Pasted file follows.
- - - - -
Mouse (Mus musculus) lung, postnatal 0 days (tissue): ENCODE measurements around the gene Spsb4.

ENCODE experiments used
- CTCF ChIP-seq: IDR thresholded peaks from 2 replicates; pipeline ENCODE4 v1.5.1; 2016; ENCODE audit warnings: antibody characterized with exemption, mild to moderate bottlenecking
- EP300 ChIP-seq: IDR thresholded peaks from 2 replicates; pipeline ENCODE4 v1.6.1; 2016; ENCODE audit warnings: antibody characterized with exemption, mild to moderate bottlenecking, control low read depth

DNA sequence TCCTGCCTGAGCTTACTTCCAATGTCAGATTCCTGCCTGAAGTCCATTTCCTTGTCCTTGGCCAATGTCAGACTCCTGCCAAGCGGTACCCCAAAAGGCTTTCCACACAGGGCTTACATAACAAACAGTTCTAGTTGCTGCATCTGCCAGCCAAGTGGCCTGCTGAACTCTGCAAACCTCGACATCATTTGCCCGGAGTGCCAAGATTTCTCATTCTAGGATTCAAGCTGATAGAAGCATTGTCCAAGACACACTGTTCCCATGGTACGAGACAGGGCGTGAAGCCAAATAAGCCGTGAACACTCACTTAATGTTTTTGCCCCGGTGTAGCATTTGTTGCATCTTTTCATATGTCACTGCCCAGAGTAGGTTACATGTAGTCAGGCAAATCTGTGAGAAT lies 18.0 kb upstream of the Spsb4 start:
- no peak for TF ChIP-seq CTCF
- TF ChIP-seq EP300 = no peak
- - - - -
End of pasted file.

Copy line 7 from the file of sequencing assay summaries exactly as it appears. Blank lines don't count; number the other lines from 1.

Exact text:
- TF ChIP-seq EP300 = no peak